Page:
3 Tax-Saving Tips for Business Owners
Business owners understand the importance and value of their time and efforts. Whether onboarding a new client or employee, following up on a proposal, grabbing office supplies or working on a new marketing plan, small business owners often wear many hats. However, when these same business owners try to play financial advisor or tax specialist and they’re not familiar with the industry, this can lead to money lost, benefits not taken advantage of and rules not aware of. In other words, “saving money” by doing it themselves can be a costly mistake.
Financial planning for business owners can be complex. And financial planning for business owners in Utah can be different than for those in other parts of the country. There are different rules, different laws and different regulations.
Spending time researching the specific strategies and advantages available to you, especially when it comes to ever-changing tax laws, can be exhausting. And more than likely, time better spent on other things.
At Rock House Financial, we work with a lot of business owners, and we tend to see a common trend: While they invest all their efforts into keeping their businesses running successfully, they miss opportunities that can save them money. When you’re a small business owner, every bit of profit is valuable to the business’s health.
One of the common factors that is often overlooked is their taxes.
The importance and impact that a few “simple” best practices can have can be tremendous.
To help stop this pattern, below are 3 tax-saving tips for small business owners that, if implemented, can potentially help save your business money, not only this year but for many years to come.
Need help with your financial planning? Schedule a meeting with the financial advisors at Rock House Financial and see how we can help.
1. End of Year Vs. Beginning of Year Transactions
The more profits, the better all-around, right? In many cases, yes, but remember that the higher your income is, the higher your tax-bracket becomes, and this can mean higher taxes. However, the opposite holds true, as well. The higher your deductions, the lower your taxable income.
One tax-planning strategy can be directly paying your upcoming January’s bill in December. This allows you to include this amount toward your current year taxes.
The same goes for making qualified charitable donations to a qualified 501(c) (3) organization. In some cases, this allows a business to deduct up to 50 percent of their adjusted gross income. Although by law, these types of contributions and deductions only apply to specific business structures and depend on what forms they use to file their taxes. Make sure you discuss your options with a financial advisor who is experienced in the tax laws of your area.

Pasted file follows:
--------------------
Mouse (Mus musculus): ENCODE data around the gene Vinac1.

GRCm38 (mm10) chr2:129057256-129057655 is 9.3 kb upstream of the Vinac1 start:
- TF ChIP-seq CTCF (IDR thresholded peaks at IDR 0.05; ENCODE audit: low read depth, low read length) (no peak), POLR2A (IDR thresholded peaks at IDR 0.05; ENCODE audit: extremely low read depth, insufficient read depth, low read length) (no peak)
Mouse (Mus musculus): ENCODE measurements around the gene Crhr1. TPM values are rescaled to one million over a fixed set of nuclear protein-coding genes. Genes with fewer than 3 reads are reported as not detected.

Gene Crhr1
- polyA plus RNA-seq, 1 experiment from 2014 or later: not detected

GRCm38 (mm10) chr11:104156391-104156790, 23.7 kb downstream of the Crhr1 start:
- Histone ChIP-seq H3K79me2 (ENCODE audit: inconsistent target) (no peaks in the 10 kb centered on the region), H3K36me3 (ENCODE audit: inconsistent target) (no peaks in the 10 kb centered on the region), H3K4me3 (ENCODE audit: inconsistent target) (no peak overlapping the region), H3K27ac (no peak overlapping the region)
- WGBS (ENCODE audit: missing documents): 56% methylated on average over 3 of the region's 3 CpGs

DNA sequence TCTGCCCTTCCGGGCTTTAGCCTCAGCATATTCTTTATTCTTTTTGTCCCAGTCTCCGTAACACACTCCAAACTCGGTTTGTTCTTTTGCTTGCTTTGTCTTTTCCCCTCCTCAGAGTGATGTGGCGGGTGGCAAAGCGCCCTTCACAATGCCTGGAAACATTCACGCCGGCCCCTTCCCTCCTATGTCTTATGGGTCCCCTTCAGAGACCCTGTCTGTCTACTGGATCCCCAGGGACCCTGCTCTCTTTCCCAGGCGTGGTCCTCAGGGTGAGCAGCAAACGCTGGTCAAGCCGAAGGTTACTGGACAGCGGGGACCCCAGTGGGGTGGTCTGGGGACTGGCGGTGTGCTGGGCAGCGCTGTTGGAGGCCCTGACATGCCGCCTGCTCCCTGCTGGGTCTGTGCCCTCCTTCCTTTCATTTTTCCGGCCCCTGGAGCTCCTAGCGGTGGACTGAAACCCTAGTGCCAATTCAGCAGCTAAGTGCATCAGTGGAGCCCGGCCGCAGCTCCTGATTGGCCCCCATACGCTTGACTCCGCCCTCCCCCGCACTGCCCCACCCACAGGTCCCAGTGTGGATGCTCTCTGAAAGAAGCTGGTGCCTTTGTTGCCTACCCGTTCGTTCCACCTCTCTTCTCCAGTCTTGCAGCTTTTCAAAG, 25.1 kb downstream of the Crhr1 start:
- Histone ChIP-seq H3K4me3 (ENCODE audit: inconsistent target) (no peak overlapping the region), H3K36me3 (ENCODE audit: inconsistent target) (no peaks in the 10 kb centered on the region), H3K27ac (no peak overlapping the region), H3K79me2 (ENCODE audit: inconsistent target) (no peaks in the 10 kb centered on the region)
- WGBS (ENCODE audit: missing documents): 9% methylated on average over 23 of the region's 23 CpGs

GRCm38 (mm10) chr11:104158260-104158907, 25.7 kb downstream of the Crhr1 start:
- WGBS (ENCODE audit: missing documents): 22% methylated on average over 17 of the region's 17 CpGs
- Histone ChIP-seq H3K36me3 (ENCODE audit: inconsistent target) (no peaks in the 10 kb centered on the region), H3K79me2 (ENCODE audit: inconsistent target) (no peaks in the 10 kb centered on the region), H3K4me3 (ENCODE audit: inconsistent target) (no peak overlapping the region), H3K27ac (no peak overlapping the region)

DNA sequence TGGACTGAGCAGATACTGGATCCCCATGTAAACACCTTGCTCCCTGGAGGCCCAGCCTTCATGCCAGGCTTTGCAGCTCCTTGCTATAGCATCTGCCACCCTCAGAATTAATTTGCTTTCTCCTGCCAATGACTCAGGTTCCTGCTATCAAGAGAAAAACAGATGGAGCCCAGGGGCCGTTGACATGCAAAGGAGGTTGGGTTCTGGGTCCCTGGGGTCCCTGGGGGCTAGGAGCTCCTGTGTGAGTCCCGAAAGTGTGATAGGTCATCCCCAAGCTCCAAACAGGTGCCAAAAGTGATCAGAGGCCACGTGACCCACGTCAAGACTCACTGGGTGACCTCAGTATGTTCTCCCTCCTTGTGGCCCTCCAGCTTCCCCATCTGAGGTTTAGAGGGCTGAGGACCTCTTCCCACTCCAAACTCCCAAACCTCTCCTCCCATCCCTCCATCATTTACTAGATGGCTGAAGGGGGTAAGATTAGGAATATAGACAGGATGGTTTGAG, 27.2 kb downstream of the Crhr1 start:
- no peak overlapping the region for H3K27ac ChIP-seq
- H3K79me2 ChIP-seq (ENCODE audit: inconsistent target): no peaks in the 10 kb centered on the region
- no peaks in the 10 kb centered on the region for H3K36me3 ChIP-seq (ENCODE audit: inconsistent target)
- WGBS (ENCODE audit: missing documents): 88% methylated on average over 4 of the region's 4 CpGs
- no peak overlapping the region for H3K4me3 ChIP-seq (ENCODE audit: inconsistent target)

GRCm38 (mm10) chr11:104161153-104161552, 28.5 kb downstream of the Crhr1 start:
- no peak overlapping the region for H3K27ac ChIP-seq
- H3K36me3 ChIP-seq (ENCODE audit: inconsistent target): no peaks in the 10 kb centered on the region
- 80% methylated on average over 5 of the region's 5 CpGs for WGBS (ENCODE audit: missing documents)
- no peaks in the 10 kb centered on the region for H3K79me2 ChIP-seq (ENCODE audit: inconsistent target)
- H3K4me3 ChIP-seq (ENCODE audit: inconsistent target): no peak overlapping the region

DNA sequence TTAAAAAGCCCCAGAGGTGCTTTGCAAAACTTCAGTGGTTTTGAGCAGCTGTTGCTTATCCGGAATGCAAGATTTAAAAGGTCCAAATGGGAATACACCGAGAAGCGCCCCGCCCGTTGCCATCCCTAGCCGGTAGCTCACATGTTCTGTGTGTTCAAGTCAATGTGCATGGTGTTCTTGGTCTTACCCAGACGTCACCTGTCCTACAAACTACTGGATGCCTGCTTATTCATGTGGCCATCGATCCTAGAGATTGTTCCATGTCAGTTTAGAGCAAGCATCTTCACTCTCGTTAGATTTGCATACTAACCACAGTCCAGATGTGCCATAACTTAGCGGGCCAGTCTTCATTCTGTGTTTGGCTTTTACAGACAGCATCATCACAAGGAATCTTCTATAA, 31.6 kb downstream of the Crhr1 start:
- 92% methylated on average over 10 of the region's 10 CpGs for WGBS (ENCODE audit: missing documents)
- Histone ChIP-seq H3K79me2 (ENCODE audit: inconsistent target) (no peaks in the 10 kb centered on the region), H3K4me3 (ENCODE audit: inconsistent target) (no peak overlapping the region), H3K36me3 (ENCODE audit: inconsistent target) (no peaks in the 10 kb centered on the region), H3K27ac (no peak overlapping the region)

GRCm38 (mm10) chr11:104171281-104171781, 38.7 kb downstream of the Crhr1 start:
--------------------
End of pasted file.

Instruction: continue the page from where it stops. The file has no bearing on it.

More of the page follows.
On a reverse note, if a client paid an invoice late in December, say on the 30th or 31st, waiting to deposit that check, even just a few days on January 2nd, could help keep your current year earnings down.
As you can see, by being strategic with your payments, contributions, commissions and deductions, just a few days can make all the difference between an excellent filing experience and a sub-par filing experience.
2. Taking Advantage of the ‘Right’ Retirement Plans
Making charitable donations as a small business can provide many benefits for all parties involved. You get to contribute resources that aim to improve the quality of life for those who may be in a less fortunate situation, it shines a positive light on your business in your local community, and you also get to claim the deduction against your annual revenue generated. But this is not the only type of contribution you can use toward your adjusted income.
Contributing to your IRA, SEP or even your business’s 401(k) are all methods used as dual purposes to grow your retirement fund while reducing your business’s taxable income. However, the rules for each type of retirement fund and their contribution limits or stipulations differ per scenario. Discuss your options with a financial advisor you trust.
3. Leveraging the Help of a Financial Advisor
If the roof was leaking at your storefront, and roofing wasn’t your line of business, you’d call an expert to help, right? While most people easily answer yes to this question, they may hesitate when it comes to their financial planning needs. Yet, it’s the same scenario: You need something done right and you’re not the expert. Using the skills of a professional may be the smartest move you can make.
The initial process of searching for, finding and then screening the best professional for you may take some time at first. But once you find the right person, you can put the burden of financial planning in someone else’s hands. Make sure you’re working with a fiduciary financial advisor to ensure your best interests are put first.
A financial advisor’s job is not only to advise you but also to stay current on any amendments or changes made to financial laws that may affect your filing situation. Therefore, your advisor should be able to recommend best practices that align with the personal and financial goals you have for your business. Tax-planning strategies should be a part of your financial plan.
The Bottom Line
Financial planning for business owners can be complex, but as you can see, simple steps can be made to reap big rewards.
Deferring the deposit of a client’s payment for just a few days until the tax year crosses may be the simple activity that protects you from a higher tax bracket, saving you higher taxes. Making a qualified charitable donation can do the same, along with strategic IRA contributions.
If you’re looking for a financial advisor who specializes in financial planning for business owners in Utah, contact Rock House Financial to see how we can help.